11. Clear organizational charts so every employee knows who their direct supervisor is (i.e., too many bosses makes it confusing for everyone)
12. Implement annual certifications that require additional training before being earned
13. Regular safety training
14. Recognize accident-free staff members in a positive and ‘public’ manner in front of their peers
15. Develop a points system for staff rewards (e.g., staff can accrue points for gift card sales, dessert up sells, or number of hours of training in order to earn prizes or perks)
16. Regular employee surveys
17. Employee feedback forums or programs
18. Reward employees who make suggestions that are implemented (e.g., cost-savings, menu changes, sustainability practices)
19. Open door policy to encourage communication and freedom of voicing opinions and concerns (and ACT on any concerns brought to your attention)
20. Social media policy that promotes positive participation and engagement on social networks
21. Social media groups or pages set up for employee interaction (e.g., a closed Facebook group)
22. Intranet or forum to post company news, welcome new hires, and congratulate staff on milestone anniversaries or awards, which will help bridge any communication gaps among all levels and departments
23. Employee retreats, workshops, and team-building exercises
24. Quality circle meetings with staff
25. Regular one-on-one meetings between staff and supervisor to address personal goals both in and outside of work
26. Open and frequent communication, regular manager-to-staff interaction, and stay interviews
27. Arrange job shadowing between departments to help everyone understand their co-workers’ roles and responsibilities (and in turn how they fit into the big picture)
28. Encourage managers/supervisors to perform all tasks in their department occasionally in order to be a team player, assist staff as needed, and earn respect of subordinates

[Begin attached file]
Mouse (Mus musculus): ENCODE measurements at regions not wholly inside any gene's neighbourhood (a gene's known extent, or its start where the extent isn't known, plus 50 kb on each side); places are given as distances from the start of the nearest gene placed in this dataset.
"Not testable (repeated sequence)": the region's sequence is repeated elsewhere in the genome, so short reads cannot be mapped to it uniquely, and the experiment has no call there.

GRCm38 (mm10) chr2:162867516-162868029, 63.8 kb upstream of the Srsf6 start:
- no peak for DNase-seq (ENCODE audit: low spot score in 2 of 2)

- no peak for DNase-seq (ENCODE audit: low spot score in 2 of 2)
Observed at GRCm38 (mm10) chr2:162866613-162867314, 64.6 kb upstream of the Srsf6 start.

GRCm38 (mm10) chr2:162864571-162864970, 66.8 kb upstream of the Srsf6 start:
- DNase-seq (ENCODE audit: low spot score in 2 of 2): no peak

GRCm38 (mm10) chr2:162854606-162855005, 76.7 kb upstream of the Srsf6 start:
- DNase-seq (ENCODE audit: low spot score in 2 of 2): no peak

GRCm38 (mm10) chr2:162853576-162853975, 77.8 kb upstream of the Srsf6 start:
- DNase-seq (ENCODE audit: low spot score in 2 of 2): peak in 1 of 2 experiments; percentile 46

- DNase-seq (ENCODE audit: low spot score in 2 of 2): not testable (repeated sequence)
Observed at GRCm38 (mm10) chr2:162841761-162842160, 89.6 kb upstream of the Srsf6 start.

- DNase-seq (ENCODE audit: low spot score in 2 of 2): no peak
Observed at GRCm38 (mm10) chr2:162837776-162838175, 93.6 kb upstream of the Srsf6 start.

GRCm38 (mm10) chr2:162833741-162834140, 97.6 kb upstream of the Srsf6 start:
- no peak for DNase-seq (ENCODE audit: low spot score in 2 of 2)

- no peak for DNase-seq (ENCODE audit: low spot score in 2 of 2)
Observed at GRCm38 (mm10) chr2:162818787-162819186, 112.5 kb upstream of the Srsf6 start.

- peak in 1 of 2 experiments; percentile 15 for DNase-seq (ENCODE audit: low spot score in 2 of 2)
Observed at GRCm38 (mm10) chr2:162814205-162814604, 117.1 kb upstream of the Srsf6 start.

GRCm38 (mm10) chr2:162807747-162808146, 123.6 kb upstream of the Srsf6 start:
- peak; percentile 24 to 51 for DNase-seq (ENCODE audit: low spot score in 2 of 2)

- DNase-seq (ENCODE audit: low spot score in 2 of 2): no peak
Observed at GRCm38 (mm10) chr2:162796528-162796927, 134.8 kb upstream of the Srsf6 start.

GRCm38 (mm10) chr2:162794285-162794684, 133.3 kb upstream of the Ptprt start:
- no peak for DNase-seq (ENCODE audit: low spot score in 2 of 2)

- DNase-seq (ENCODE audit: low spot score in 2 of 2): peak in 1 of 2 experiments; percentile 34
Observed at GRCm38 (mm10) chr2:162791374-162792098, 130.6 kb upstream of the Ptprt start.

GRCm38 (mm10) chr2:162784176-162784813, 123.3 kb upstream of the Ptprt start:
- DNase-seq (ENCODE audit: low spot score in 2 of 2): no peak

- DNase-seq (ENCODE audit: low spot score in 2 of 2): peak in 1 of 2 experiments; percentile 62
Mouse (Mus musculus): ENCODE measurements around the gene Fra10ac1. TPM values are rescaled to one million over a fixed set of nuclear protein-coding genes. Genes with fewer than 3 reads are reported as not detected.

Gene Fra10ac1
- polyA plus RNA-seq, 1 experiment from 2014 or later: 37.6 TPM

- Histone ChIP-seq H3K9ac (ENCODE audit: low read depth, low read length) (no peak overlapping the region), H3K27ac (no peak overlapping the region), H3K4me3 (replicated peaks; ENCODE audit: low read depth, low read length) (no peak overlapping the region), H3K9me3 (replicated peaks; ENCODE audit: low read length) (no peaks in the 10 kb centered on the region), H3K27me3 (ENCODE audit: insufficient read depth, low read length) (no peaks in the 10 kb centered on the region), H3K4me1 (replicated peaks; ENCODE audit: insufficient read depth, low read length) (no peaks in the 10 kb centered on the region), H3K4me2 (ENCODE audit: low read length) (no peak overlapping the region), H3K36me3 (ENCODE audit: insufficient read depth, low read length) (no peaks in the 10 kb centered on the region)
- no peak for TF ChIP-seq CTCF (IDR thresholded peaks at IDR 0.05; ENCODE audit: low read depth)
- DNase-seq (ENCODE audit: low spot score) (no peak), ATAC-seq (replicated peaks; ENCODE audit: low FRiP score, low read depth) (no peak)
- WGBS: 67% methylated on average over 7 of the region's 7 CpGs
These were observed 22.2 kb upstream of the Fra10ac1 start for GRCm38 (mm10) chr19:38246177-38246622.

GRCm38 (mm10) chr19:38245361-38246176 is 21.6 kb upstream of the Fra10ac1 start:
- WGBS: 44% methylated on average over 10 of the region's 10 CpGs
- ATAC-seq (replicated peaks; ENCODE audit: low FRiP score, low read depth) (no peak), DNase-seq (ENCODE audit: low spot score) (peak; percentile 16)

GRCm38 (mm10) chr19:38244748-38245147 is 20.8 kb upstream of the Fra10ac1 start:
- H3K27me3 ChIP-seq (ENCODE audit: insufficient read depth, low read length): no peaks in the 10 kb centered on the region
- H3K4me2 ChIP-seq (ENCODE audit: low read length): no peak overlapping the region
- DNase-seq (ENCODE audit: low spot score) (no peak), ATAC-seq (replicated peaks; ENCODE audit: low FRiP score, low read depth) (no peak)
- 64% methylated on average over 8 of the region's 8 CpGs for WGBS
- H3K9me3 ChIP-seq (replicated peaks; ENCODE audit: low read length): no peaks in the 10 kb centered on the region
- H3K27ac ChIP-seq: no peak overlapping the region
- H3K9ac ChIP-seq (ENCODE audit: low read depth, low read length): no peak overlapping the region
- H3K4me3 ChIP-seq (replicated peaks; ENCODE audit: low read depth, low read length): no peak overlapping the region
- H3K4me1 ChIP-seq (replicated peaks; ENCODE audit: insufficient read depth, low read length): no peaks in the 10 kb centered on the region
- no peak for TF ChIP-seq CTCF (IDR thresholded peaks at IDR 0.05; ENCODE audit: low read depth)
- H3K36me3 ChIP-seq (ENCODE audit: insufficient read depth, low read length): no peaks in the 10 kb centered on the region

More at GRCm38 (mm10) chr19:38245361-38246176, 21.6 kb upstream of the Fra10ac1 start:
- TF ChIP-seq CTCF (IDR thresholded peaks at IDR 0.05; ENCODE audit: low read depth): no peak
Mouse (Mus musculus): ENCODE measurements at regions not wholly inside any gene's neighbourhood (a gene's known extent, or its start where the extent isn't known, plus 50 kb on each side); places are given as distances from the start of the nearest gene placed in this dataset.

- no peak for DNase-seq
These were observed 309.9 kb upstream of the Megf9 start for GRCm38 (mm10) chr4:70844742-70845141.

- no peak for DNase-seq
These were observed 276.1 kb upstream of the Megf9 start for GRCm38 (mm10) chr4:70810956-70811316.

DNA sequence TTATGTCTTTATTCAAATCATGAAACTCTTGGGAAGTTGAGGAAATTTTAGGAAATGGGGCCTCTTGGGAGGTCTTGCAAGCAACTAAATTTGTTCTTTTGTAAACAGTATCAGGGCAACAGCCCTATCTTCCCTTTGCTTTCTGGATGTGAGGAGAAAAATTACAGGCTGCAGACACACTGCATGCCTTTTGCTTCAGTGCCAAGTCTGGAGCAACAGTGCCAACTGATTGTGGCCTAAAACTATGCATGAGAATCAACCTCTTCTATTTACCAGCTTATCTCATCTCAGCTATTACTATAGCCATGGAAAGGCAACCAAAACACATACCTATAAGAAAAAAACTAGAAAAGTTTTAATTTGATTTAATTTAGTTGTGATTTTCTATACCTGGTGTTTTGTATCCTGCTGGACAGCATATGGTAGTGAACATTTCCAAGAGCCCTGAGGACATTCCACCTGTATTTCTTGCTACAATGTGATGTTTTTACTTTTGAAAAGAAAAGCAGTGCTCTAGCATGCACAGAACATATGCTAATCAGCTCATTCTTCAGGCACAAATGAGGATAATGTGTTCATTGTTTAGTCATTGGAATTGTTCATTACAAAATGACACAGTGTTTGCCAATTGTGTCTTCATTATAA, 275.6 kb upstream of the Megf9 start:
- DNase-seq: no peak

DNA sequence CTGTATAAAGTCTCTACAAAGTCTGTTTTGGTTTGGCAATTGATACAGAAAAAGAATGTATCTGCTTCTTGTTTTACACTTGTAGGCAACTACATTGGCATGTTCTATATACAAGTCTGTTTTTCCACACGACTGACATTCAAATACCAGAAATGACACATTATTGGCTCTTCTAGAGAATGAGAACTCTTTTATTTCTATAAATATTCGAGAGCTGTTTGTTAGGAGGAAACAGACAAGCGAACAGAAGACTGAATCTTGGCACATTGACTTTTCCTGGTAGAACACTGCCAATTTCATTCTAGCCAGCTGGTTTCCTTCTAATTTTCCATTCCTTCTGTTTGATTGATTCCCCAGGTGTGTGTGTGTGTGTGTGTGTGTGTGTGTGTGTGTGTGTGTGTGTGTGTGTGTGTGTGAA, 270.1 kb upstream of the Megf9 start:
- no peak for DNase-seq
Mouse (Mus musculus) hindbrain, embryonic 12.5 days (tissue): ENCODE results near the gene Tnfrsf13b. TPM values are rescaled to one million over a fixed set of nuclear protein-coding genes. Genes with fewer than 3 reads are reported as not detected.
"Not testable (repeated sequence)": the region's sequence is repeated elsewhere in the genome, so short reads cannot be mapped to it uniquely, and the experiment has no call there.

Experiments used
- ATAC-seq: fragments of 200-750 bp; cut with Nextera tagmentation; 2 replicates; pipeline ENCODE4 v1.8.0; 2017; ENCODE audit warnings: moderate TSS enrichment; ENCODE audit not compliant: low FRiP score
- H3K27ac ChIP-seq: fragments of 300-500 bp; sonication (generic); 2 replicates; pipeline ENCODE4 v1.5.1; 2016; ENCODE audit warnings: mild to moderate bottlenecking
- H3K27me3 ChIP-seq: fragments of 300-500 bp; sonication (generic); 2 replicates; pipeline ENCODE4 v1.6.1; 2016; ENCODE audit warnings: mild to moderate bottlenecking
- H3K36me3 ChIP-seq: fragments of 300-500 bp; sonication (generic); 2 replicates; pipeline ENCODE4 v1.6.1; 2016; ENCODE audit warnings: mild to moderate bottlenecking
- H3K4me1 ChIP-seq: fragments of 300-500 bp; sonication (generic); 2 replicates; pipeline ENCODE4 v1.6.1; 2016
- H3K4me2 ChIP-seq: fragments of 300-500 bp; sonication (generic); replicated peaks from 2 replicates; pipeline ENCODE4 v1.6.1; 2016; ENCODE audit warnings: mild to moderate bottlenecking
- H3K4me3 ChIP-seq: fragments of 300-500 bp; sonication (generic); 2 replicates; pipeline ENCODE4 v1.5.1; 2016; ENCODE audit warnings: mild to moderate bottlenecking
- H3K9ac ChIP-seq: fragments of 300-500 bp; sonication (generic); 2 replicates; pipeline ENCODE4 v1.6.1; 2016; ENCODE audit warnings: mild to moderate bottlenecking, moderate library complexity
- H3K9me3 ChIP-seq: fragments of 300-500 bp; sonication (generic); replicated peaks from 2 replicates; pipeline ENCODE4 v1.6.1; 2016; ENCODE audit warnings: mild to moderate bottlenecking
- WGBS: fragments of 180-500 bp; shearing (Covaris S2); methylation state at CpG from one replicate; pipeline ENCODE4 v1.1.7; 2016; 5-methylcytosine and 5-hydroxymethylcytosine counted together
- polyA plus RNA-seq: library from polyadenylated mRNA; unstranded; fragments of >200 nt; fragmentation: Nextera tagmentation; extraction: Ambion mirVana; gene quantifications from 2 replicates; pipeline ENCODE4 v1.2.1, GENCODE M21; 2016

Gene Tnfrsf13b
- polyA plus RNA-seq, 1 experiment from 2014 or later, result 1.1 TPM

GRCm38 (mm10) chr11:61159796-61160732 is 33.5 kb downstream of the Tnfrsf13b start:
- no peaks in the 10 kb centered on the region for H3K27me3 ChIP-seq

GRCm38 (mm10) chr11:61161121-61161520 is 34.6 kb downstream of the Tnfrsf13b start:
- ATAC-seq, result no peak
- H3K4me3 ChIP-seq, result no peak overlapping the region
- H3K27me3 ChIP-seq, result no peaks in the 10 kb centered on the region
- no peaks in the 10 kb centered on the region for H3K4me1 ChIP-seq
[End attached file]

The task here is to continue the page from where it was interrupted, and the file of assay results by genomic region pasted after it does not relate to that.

29. Reward staff who are recognized in guest feedback, including in online spaces (it’s nice to copy the staff in a reply, so the guest knows their feedback was heard and shared)
30. Offer fun employee contests, either random or pre-planned (e.g., top seller of the day)
31. Turn menu training into an ongoing interactive trivia game with small rewards for correct answers
32. Hold an employee and family day on-site
33. Host an employee picnic or party off-site
34. Offer employees a discount and reach out to neighboring stores to designate a co-promotional discount program for employees
35. Find creative (even if random) perks to offer (e.g., employee parking spots, free bag of coffee to take home after your 50th shift, monthly t-shirt days, etc.)
36. Give meaningful and individualized staff anniversary gifts based on tenure (e.g., 5 year gift, 10 year gift, etc.)
37. Offer the opportunity to earn a sabbatical after a set number of years, allowing a long-term staff to take a one-time extended vacation within a certain time frame
38. Promote the brand’s social responsibility to the employees and encourage participation in volunteer or fundraising activities
39. Encourage staff to bond together to volunteer on a community project or participate in a fundraising activity
40. Offer staff a couple days off each year to do charity work of their choosing
41. Celebrate your anniversary date by driving employee engagement (e.g., 15 employee projects for the 15th anniversary year)
42. Allow staff to vote on the music station one day out of the week
43. Keep the employee break room clean and comfortable
44. Provide secure lockers or cabinets for personal belongings of staff
45. Post the employee schedule promptly and be as flexible as possible with requests and shift changes
46. Implement a voluntary wellness, smoking cessation, or fitness program
47. Encourage staff to attend free or local trainings, support staff who are in school, or offer tuition reimbursement where applicable
48. Empower supervisors to instantly reward staff who do a great job, handle a customer concern effectively, or master a task or new technique
49. Include retention and succession planning in your HR policies
50. Treat employees with dignity and respect while showing them that you care about them as people, not just revenue-makers

It really boils down to that last point. If you genuinely care about your staff, get to know them on a somewhat personal (but not-too-personal) level, help them achieve their goals both professional and otherwise, and create a happy environment for them to report to each day, you’ll be well on your way to engaging your employees who will want to, in return, help you find success for a long time to come!



Some of these great ideas were borrowed from these HR professionals: